Chris' Original Blogbeque

A fresh, vinegar-based examination of life

the Diamond Debate 2006 part 1- How Blood Diamond has me interested again…

Posted by Chris on December 15, 2006

I just saw Blood Diamond last night. Those of you that know me would not be surprised, since hearing my obnoxious proclamations my freshmen year that I would not be buying my wife a diamond, to my more sober and humble explanation my sophomore year that was less about me being cheap and much more about exploitation, consumerism, and a call of my conscience. Since then, however, the issue has not been in the forefront of my mind unless it came up in a conversation my stance, or if someone heard from someone else, and I felt the need to give an explanation.

Until now. I was pleasantly surprised when I saw my first commercial for this movie. I don’t go see movies often (read: 2 or 3 a year) and did not necessarily plan to go watch it. But then I saw a video explaining that the diamond industry had already prepared a response,, prior to the movie’s release. I heard Leo DiCaprio talking about the movie. Most importantly to this process, the Bushmen of the Kalihari reappeared in the news, asking for DiCaprio’s help in their legal battle to be returned to their traditional lands in Botswana. My sophomore year, I had read a powerful article on the Bushmen’s plight in the Ecologist magazine (which you can read here). I was astonished this matter had not been decided years before. And a few days ago it was announced that the Bushmen won their case! Unbelievable, a beautiful surprise.

All these things came together to give me a strong desire to go see the movie and that’s how I ended up there last night. I am no critic by any means, but I will say that I thought DiCaprio and Djimon Hounsou were excellent. Hounsou I think was also in Gladiator. He’s a great actor, I’d like to see him do more movies like this (not to typecast him, but, to be in movies with an African or epic setting). I hope Hounsou wins an Oscar, he probably wouldn’t get a best actor nod but really did much more than your average supporting actor.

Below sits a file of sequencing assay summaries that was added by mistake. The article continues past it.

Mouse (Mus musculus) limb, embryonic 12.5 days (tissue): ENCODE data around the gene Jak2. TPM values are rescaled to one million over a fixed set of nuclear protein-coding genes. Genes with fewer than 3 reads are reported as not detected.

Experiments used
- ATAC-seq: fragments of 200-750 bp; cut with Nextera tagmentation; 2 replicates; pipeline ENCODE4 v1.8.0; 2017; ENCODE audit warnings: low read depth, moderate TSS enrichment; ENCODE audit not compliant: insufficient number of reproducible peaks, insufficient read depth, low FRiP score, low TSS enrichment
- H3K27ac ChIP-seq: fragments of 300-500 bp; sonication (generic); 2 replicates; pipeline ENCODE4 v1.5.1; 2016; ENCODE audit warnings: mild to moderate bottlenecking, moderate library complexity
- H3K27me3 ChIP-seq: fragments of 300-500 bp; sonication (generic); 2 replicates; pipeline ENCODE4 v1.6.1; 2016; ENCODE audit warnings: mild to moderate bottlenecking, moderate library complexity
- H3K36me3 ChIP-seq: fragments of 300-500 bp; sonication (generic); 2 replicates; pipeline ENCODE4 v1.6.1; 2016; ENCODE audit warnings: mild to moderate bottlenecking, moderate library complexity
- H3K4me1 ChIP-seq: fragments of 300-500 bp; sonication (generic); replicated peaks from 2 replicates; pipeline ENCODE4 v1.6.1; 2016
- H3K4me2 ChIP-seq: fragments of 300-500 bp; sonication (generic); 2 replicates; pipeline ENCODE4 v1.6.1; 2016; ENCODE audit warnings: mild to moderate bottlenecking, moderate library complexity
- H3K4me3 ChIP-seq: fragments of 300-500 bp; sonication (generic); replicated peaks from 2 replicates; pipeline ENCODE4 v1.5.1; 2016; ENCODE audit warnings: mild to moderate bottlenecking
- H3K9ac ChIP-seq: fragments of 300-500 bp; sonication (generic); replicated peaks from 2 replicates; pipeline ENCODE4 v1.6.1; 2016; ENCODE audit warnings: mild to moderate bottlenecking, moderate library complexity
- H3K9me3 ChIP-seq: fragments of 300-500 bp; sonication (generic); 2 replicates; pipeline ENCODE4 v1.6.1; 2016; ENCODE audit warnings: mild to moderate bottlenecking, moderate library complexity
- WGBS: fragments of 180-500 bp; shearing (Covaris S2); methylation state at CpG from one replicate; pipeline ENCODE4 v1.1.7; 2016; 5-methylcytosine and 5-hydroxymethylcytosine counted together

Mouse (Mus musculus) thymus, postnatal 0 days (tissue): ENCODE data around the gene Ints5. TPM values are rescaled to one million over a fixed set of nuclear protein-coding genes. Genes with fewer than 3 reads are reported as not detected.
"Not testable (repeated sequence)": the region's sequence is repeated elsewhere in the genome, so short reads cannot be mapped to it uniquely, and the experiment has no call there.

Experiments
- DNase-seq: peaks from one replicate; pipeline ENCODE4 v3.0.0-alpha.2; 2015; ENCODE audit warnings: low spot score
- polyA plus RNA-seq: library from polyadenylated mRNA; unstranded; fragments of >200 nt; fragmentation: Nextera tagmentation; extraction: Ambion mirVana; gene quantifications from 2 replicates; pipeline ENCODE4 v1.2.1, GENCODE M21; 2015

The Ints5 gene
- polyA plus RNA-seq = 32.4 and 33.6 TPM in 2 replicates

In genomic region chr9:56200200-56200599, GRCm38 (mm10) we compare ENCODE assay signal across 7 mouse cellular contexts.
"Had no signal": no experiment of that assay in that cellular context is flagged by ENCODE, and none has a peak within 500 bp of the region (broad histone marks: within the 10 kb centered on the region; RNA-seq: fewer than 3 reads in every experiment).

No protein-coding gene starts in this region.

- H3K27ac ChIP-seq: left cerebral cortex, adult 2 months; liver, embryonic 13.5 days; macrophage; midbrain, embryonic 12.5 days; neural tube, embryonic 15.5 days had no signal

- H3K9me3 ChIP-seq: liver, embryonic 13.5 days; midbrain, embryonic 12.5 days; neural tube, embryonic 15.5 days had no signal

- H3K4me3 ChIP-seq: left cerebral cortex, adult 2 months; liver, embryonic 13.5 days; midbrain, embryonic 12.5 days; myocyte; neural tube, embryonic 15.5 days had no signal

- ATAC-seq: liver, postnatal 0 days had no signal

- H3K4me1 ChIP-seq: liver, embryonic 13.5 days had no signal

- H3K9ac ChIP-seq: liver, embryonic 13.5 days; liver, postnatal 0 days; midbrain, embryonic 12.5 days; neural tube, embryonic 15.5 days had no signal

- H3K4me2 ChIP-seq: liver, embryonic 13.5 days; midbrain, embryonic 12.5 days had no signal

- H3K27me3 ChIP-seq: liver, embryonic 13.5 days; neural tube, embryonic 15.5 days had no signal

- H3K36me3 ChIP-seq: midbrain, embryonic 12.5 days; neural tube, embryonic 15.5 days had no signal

The movie was really good in my opinion. I was slightly annoyed at the underlying love story and almost thought the movie was going to end terribly but it did not. It is a violent movie- but that violence is not unrealistic or unprecedented. Because of my sensitivity to the diamond issue, I honestly watched the movie like it was real. I thought the rest of the night, and when I woke up, about Solomon Vandy and Dia his son and what they went through (Hounsou plays Vandy). I did not find it to go the route of sensationalism- yes, these things are sensational, but real. I fully believe that the diamond industry was complicit in willful ignorance (at best) to allowing blood diamonds to be sold prior to the recent reforms. It was no secret what was happening to the people who were living it.
This kind of movie leaves me paralyzed. I see stuff like this and I’m so angry! I feel so useless! I just want to go to the airport and hop a plane and go do something, but what? The next entry will include a simple response I made to the diamond facts web site. A third entry will include some thoughts on what I think we can do as Americans/consumers/young adults/people with relatively no influence, besides writing in to an anonymous web site email address. And I’ll make a fourth entry that I’ll continually update with links to articles on diamond issues.


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